Astronomers using the Hubble Space Telescope have captured a stunning new image of Jupiter, showing several distinct bands in its roiling atmosphere, the famous Great Red Spot, and the lesser known “Red Spot Junior” — located further down south. The image, released Thursday, was captured on Monday, when Jupiter made its closest approach to Earth in a year, and just days before it came into opposition (during which it's positioned directly opposite the sun from Earth).

This confluence of cosmic events allowed Hubble’s Wide Field Camera 3 to snap a detailed photograph of the planet — one that shows features as small as 80 miles across in its atmosphere.

ReadJuno Snaps New Image Of Jupiter’s Great Red Spot

“With its immense and powerful storms and hundreds of smaller vortices, the atmosphere of Jupiter is divided into several distinct, colorful bands, parallel to the equator,” NASA said in a statement accompanying the image. “These bands, with alternating wind motions, are created by differences in the thickness and height of the ammonia ice clouds; the lighter bands rise higher and have thicker clouds than the darker bands. The bands are separated by winds that can reach speeds of up to 400 miles (644 kilometers) per hour.”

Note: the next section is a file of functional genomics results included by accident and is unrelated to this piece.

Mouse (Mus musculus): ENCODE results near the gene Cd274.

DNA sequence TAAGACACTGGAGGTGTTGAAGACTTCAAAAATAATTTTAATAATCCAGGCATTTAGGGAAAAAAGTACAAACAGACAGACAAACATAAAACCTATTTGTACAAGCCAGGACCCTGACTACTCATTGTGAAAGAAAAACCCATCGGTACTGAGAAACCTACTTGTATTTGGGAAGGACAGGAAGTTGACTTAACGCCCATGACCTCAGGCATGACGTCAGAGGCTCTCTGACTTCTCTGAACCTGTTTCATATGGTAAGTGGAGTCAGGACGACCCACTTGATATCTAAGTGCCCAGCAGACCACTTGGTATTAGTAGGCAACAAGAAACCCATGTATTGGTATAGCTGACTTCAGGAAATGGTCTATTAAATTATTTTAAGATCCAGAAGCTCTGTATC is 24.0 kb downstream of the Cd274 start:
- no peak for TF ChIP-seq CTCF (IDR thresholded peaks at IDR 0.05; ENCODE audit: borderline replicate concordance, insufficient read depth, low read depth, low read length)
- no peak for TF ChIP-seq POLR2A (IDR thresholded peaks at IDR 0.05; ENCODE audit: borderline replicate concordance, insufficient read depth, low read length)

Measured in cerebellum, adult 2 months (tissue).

The most prominent feature in the image is, of course, the Great Red Spot — a persistent and gigantic storm that has been rumbling in the gas giant’s southern hemisphere for at least the past 300 Earth years. Since this vortex, which is large enough to engulf three Earths, was first spotted in 1664, scientists have noticed that it has been shrinking.

In 2015, images obtained using NASA’s Hubble Space Telescope confirmed that the Great Red Spot was weakening, and was assuming a more circular shape. The images, taken over a span of 10 hours, also revealed the storm was contracting at a faster-than-usual rate.

“The reason for this phenomenon is still unknown,” NASA said. “Hubble will continue to observe Jupiter in hopes of solving this mysterious riddle.”

Previous observations made using NASA’s Stratospheric Observatory for Infrared Astronomy have suggested that the Great Red Spot is the result of upwelling gas that’s cooling the atmosphere. The belt zone structure near the equator, on the other hand, indicates that the equator is cold and surrounded by warm bands of sinking gas.